The EU is getting nervous prior to the Greek Prime Minister’s Moscow trip next week: Can Tsipras get economic aid in return for concessions in foreign policy? DW’s Bernd Riegert reports from Brussels.
"Freedom of speech and assembly exist, so we have no comment on Greek politicians' visits to Russia," commented the EU Commission spokeswoman briefly on recent Greek government accounts regarding Prime Minister Alexis Tsipras' pending visit to Moscow.
In an interview with the Russian news agency TASS, Tsipras, who is expected in Moscow on April 8, said he thought the EU's sanctions on Russia for the Ukraine crisis was "pointless" and that this policy would lead to a "dead end." He expressed his opposition to an extension of the EU sanctions, which would be due in late June at the latest.
Mina Andreeva, spokeswoman for the European Commission, pointed out that the Greek prime minister had supported the sanctions at the last EU summit two weeks ago. They should remain in force until the Minsk Agreement for peace in Ukraine has been put into practice. "We know of no change of opinion of any government right now," the spokeswoman said dryly.
"Spring between Greece and Moscow"
The flagrant intimacy demonstrated by Prime Minister Tsipras' SYRIZA party toward Russian President Vladimir Putin makes some observers in Brussels nervous. Could Greece actually opt out of the phalanx of European policy in the Ukraine conflict in order to acquire economic benefits from Russia?
The head of the conservative German members of the European Parliament, Heribert Reul, warned in Brussels, "Membership in the EU means reliability and trust - and not trickery. Whoever plays with fire and seeks help from Russia will get burned! "
Russia "not an alternative" to EU
Greek Energy Minister Panagiotis Lafanzanis has already been in what can be seen as preliminary talks in Moscow on Tuesday to prepare for Tsipras' journey. Later on in Moscow, he said Greece is very interested in a new pipeline project for gas supplies. Furthermore, it was the first time Russian companies were interested in tenders for oil and gas extraction off the Greek coast. This was a seminal move. However, no one knows the truth, because in a recent trip to the US, the Greek defense minister claimed that oil and gas reserves would be shared with the United States.
The government in Athens also hopes that Russia loosens the counter-sanctions against Greek food imports. Moscow responded to the EU's sanctions with import restrictions, and reversing them is Moscow's business. "This is not about a common EU policy," said EU diplomats in Brussels.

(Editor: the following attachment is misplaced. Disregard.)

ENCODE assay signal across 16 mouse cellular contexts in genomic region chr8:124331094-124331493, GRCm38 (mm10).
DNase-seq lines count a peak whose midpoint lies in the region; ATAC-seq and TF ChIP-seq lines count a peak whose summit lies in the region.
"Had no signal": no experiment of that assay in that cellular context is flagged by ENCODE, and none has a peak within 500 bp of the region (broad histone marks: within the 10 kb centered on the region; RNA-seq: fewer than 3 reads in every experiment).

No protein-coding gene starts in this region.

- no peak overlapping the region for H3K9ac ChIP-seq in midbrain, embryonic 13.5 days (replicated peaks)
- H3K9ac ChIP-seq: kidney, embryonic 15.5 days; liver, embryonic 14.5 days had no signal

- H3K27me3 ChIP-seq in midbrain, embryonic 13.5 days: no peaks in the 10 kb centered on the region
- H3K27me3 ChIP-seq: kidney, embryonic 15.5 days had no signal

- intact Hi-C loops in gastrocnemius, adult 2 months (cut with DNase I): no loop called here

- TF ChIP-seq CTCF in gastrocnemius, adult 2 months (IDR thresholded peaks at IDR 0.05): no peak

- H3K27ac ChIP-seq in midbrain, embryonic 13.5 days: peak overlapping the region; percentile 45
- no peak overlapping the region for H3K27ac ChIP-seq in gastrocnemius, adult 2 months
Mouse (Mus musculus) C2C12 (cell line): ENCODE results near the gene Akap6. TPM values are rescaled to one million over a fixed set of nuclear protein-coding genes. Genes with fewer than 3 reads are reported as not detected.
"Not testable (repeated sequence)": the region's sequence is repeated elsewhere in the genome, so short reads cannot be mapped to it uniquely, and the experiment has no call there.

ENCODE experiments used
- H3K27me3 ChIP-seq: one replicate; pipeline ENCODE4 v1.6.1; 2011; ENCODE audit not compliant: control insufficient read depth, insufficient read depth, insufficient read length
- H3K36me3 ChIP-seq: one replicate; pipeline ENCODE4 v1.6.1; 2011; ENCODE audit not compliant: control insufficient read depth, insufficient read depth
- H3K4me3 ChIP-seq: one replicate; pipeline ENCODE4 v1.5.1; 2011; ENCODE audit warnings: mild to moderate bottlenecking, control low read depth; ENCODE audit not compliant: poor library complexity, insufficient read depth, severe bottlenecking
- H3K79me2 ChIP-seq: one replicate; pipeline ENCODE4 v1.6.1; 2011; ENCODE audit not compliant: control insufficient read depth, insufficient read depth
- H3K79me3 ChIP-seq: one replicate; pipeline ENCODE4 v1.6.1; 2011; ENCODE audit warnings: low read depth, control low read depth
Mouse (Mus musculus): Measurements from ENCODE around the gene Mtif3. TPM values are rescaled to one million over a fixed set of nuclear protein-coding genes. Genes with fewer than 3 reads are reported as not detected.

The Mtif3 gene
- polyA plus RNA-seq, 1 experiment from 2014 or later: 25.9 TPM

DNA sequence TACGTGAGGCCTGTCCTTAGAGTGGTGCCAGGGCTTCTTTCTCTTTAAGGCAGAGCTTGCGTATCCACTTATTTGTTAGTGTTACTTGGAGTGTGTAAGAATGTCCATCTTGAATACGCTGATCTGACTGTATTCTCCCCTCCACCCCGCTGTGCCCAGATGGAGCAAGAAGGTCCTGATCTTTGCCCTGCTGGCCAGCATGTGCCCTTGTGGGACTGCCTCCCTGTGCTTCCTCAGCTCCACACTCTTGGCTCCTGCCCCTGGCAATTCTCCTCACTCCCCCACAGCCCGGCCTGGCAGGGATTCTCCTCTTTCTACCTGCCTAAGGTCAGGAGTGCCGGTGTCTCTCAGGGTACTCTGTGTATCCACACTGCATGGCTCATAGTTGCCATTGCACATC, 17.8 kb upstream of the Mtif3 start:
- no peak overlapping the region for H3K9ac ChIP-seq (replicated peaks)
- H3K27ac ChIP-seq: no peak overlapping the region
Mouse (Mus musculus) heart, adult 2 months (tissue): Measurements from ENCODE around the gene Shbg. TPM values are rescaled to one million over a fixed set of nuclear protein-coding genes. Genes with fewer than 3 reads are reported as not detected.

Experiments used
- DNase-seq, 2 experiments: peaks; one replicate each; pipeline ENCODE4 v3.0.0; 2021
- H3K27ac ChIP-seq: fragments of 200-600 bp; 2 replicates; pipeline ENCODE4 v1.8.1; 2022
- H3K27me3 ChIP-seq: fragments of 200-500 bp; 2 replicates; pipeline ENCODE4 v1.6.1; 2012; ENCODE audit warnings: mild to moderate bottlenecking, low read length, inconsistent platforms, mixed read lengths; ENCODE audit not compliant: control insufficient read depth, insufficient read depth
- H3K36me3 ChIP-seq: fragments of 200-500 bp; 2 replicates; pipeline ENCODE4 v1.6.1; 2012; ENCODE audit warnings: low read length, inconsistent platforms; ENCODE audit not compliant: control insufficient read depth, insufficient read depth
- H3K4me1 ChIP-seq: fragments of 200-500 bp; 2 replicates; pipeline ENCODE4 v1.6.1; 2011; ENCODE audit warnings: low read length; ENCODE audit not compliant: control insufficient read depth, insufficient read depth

At the last meeting of foreign ministers of the European Union, Greek Foreign Minister Nikos Kotzias asked for financial compensation from the EU since his country has been suffering greatly from Russian countermeasures, but the EU opposes it. European Commissioner for Economic and Financial Affairs, Pierre Moscovici, disapproves of the overtures between Athens and Moscow. "Greece's place is in the eurozone, together with 18 other euro countries," Moscovici said to the Portuguese newspaper Diario de Noticias. It is clear that Russia is not an option for Greece," Moscovici stressed. However, one can be sure that the nearly bankrupt country will try to get discounts on gas or even direct credits in Moscow, EU diplomats say in Brussels.
Second trip to Moscow in May
President Putin's visit from Greece is timed well. He is obviously hoping that the Greek prime minister will take the opportunity to speak out against the extension of the sanctions on his country. For historical, cultural and religious reasons, Greece has been loyal to Russia, observes a Moscow foreign policy specialist, Fyodor Lukyanov. It is "a good means of influencing EU policies," Lukyanov said to Germany's online news portal Spiegel Online.
Alexis Tsipras will be in Moscow on May 9 for the victory celebrations commemorating the 70th anniversary of the end of World War II. Many other European leaders have decided to skip the ceremony with President Putin in view of the annexation of Crimea by Russian troops.
Once again, Athens is threatening to go bankrupt
Negotiations between the Euro Group in Brussels and the Greek government on the reforms and payment of aid loans have not progressed. Both sides do not expect further discussions or even the hint of an agreement until next week. Right now, there is no mutual understanding as to whether Athens has submitted a sufficient list of reform proposals: The Euro Group says no; Greece says yes. As a precaution, Greek Interior Minister Nikos Voutzis has again raised the specter of the country's bankruptcy.
If lenders do not supply Greece with money before April 9, Greece will not repay the 450 million euro debt to the International Monetary Fund. Such a step is tantamount to Greece declaring bankruptcy and would catapult Athens out of the eurozone banking system. EU Council President Donald Tusk does not expect a solution for the current debt crisis before April 24, when the European finance ministers meet for a long-planned meeting in Riga.